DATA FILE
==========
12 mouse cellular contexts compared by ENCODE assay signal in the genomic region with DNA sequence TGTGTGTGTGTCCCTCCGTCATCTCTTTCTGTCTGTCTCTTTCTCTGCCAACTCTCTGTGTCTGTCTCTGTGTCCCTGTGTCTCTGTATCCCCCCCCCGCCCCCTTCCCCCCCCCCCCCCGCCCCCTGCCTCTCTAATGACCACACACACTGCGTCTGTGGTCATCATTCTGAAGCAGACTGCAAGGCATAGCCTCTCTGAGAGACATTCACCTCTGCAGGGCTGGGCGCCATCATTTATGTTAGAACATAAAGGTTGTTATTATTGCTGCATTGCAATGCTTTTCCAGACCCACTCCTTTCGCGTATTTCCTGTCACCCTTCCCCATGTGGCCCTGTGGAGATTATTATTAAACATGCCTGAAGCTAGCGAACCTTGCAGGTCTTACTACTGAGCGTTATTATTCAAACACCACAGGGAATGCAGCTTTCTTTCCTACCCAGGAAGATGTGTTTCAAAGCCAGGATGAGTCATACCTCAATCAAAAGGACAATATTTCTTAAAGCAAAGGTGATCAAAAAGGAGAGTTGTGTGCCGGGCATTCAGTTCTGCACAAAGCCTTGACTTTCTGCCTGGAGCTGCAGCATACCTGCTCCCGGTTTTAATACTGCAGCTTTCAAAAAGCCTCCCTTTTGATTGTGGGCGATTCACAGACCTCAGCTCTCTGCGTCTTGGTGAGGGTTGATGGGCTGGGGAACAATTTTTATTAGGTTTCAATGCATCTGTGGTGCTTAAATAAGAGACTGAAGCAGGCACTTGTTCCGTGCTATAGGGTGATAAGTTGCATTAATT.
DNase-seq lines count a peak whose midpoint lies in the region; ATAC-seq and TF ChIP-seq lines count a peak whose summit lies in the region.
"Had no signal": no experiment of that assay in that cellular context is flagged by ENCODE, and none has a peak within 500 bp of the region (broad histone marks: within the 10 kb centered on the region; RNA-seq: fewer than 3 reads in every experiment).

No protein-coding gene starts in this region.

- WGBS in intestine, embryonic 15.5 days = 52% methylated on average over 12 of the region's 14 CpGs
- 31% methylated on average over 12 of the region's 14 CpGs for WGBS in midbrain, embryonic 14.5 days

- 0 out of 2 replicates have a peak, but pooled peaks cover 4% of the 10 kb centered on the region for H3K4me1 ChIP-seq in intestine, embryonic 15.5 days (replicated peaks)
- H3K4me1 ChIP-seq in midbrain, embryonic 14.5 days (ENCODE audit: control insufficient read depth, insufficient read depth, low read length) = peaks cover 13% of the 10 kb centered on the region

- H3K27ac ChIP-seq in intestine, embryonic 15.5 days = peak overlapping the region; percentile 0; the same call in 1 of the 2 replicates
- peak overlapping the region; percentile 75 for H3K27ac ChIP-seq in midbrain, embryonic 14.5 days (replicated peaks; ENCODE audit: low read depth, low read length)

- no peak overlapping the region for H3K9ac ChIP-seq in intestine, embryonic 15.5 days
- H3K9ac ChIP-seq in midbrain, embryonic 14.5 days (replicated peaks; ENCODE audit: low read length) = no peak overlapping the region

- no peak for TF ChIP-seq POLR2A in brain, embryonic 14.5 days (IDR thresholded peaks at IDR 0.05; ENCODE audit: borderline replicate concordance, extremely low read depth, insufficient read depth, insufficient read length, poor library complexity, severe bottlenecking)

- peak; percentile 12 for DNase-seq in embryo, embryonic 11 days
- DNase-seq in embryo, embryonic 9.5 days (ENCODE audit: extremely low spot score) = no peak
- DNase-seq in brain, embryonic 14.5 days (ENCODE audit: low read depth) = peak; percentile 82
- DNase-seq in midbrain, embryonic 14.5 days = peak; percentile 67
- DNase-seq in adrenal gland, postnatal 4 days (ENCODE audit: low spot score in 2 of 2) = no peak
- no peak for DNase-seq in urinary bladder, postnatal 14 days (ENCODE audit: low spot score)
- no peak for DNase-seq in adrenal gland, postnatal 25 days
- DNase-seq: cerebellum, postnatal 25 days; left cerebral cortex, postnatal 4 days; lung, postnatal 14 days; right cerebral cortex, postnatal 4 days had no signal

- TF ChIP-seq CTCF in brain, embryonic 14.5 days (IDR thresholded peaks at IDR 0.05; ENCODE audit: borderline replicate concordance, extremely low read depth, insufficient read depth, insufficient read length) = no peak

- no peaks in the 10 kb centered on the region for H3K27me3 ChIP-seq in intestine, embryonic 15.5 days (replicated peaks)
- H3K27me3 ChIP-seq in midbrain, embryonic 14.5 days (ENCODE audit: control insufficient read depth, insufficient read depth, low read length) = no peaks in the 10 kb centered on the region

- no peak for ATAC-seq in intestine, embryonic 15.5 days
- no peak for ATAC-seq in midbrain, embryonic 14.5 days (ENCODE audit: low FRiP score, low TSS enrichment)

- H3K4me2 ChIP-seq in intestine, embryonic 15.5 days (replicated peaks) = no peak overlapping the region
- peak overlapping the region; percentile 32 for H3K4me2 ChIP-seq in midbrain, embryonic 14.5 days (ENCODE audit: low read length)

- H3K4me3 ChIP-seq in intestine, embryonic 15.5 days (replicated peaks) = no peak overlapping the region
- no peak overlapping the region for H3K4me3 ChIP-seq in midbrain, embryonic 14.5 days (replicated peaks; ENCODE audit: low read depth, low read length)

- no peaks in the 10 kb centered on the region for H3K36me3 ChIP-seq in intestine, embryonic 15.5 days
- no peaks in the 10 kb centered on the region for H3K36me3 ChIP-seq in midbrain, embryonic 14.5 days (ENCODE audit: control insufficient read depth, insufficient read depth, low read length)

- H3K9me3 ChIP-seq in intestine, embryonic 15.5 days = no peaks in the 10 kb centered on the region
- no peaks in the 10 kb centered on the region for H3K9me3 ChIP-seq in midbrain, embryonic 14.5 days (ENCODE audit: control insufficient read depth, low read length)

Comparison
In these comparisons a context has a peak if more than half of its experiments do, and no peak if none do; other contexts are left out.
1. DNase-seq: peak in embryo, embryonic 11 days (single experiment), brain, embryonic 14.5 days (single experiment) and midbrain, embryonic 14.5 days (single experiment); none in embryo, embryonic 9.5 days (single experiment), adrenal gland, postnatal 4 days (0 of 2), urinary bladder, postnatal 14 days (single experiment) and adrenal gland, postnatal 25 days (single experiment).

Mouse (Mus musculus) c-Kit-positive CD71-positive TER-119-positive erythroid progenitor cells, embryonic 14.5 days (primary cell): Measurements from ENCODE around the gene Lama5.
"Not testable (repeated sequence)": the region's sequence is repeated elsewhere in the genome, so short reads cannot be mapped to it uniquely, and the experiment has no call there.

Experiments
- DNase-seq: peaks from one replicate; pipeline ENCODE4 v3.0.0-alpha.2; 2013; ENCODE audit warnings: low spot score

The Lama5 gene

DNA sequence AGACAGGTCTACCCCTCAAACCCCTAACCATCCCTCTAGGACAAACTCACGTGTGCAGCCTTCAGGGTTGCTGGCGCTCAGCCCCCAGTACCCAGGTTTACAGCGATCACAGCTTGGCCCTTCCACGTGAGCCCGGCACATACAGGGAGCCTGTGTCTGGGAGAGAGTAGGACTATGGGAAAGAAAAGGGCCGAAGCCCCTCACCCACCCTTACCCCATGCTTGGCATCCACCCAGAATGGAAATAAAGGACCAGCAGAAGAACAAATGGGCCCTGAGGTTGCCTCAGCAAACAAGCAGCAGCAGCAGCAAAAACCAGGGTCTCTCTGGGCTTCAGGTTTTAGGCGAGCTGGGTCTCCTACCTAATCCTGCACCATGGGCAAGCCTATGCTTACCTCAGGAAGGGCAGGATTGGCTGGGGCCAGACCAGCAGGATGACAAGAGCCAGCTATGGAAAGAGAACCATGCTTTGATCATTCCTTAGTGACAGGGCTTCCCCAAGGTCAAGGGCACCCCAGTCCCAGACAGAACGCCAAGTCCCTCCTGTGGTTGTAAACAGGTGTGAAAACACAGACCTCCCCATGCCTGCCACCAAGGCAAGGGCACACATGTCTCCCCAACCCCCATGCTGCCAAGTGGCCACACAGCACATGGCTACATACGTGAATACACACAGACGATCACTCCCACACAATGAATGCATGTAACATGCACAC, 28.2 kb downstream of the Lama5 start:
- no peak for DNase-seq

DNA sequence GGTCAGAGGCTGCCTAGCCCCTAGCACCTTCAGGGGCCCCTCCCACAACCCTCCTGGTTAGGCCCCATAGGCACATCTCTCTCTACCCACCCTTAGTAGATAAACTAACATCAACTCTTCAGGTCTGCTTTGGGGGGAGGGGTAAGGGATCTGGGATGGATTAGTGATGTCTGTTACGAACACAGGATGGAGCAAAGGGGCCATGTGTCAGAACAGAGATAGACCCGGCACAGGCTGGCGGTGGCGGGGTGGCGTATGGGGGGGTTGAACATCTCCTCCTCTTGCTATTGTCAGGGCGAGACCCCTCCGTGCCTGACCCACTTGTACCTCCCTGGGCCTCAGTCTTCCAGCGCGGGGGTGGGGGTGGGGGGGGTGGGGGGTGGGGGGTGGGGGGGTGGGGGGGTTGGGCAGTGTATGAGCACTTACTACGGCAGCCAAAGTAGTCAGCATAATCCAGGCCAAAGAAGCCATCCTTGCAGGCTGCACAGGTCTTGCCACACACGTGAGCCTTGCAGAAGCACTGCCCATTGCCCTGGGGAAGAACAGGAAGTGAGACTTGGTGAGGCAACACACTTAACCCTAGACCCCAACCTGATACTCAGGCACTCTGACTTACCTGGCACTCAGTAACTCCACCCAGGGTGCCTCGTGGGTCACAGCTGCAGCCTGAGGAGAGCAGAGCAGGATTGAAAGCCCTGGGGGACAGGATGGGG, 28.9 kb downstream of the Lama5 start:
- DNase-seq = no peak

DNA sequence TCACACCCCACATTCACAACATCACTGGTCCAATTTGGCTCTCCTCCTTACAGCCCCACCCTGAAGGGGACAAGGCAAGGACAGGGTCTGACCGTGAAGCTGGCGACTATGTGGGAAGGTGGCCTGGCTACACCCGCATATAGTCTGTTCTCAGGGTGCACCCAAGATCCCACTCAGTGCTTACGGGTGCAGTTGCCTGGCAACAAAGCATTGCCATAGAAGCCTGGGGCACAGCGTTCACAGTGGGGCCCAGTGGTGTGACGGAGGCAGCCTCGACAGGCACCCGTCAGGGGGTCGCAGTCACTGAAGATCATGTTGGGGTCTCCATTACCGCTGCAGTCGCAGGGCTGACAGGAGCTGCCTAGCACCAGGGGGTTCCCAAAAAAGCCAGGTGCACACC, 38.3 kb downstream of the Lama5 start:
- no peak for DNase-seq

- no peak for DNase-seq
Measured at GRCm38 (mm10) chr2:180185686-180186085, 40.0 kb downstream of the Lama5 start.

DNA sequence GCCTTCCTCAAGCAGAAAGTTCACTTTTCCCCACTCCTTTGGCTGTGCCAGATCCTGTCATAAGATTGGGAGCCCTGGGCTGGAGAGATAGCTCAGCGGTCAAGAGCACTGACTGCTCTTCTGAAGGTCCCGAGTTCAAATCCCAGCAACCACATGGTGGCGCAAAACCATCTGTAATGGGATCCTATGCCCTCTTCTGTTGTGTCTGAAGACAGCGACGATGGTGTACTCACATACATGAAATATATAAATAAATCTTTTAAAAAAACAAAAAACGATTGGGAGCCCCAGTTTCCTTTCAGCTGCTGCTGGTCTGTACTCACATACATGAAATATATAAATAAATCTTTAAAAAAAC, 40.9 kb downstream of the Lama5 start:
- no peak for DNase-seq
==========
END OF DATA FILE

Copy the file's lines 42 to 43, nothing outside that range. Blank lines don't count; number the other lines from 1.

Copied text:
The Lama5 gene

DNA sequence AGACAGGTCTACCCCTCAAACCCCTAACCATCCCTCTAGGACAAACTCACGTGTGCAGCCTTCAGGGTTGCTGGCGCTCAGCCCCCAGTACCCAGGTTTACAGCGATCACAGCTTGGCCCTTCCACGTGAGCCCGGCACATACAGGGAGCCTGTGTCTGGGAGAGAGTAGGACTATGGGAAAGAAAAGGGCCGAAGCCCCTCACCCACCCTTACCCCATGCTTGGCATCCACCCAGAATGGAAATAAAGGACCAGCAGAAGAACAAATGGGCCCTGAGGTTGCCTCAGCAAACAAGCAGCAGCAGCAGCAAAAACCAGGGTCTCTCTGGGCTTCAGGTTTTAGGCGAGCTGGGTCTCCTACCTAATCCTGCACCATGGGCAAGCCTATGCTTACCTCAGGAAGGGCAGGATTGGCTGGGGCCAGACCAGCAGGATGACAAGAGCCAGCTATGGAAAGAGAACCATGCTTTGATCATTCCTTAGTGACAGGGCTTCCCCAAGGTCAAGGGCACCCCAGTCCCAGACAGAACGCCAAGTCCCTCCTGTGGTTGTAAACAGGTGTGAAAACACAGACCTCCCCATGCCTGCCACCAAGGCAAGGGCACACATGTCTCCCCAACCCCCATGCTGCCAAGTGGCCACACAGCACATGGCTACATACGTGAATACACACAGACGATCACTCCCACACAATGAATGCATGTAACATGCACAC, 28.2 kb downstream of the Lama5 start: